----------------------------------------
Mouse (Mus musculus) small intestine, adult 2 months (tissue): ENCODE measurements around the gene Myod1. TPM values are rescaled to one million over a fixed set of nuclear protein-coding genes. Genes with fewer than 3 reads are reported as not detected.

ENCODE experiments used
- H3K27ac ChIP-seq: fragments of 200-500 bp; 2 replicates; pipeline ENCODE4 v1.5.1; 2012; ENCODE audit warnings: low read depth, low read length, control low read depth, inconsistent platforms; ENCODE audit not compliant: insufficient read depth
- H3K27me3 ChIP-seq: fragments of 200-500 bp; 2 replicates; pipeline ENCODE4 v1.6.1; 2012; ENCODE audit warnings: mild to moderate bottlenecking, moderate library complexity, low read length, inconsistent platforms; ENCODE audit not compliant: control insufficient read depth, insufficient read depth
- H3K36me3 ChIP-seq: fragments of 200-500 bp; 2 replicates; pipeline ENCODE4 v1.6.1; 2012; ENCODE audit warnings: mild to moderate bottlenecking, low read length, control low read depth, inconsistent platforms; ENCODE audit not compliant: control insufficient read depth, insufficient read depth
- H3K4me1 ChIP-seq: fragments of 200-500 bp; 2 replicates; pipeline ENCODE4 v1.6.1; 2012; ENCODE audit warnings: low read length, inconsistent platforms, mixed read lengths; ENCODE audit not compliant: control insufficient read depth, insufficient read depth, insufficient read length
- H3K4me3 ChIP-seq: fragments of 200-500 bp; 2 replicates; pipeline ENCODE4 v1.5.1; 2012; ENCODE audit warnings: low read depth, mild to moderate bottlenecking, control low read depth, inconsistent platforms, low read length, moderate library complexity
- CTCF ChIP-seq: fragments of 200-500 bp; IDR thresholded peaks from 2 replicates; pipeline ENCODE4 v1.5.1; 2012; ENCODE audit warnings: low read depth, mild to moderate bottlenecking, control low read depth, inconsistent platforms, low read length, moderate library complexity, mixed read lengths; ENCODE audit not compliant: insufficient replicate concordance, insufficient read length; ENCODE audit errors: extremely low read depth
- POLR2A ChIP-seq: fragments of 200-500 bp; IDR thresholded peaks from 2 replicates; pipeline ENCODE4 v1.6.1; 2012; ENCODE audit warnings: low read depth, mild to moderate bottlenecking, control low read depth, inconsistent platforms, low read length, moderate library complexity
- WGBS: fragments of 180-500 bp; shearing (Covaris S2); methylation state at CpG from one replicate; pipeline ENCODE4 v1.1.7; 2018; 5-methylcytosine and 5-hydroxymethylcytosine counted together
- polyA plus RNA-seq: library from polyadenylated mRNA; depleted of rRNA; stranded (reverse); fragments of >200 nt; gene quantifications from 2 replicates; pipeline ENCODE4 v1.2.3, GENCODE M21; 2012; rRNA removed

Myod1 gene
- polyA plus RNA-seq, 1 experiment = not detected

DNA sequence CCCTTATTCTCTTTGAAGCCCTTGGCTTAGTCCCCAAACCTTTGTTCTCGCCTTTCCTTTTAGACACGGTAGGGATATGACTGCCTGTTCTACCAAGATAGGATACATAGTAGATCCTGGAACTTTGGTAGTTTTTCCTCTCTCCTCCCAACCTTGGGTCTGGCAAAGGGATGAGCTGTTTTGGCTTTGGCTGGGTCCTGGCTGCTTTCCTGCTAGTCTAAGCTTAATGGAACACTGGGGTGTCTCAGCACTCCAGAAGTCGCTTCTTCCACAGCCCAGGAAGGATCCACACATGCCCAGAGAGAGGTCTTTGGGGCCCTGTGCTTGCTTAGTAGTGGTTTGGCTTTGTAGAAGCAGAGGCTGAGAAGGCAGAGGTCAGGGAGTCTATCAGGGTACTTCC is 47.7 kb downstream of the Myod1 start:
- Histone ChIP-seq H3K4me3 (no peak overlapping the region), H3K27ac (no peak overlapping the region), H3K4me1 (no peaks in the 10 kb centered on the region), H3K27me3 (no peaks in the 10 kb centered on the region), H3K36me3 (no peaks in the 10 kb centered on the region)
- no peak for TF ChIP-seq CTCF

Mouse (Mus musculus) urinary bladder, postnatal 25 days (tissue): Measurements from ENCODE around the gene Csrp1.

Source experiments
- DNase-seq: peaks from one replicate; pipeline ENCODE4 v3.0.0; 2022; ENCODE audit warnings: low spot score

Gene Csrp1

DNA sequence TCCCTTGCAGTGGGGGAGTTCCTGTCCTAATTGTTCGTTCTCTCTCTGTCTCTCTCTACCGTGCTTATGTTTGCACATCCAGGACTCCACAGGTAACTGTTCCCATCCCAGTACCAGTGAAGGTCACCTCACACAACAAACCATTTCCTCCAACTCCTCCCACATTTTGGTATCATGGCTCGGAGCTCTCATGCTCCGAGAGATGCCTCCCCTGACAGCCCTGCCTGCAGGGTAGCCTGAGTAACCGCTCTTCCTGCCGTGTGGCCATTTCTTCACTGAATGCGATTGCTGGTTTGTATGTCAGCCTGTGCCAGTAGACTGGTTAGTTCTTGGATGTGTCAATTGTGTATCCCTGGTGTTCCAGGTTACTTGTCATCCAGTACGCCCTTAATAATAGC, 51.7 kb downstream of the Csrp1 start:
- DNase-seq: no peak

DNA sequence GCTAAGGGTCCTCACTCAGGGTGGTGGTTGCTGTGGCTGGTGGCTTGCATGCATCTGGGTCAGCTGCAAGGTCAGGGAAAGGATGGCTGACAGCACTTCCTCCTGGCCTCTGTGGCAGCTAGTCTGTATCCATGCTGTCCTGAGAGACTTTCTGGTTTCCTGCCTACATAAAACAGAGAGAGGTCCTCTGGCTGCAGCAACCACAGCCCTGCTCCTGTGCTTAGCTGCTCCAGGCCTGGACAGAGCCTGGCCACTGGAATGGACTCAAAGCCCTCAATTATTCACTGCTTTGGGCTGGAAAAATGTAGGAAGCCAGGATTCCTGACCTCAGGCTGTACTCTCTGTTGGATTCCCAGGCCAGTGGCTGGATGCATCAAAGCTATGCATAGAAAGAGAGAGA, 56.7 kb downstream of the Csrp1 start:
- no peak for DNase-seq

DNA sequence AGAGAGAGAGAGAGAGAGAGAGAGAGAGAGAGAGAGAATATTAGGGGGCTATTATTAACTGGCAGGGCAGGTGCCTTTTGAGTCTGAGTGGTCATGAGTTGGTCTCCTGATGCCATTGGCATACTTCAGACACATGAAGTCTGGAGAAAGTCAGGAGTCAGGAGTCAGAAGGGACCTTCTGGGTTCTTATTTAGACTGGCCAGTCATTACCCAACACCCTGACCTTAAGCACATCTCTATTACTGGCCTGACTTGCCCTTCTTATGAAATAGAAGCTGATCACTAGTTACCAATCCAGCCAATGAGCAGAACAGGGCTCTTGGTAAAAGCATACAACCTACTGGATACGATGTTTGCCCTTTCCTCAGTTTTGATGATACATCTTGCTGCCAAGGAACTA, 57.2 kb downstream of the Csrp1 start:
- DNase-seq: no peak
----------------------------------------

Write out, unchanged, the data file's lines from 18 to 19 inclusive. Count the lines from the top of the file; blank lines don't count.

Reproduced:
Source experiments
- DNase-seq: peaks from one replicate; pipeline ENCODE4 v3.0.0; 2022; ENCODE audit warnings: low spot score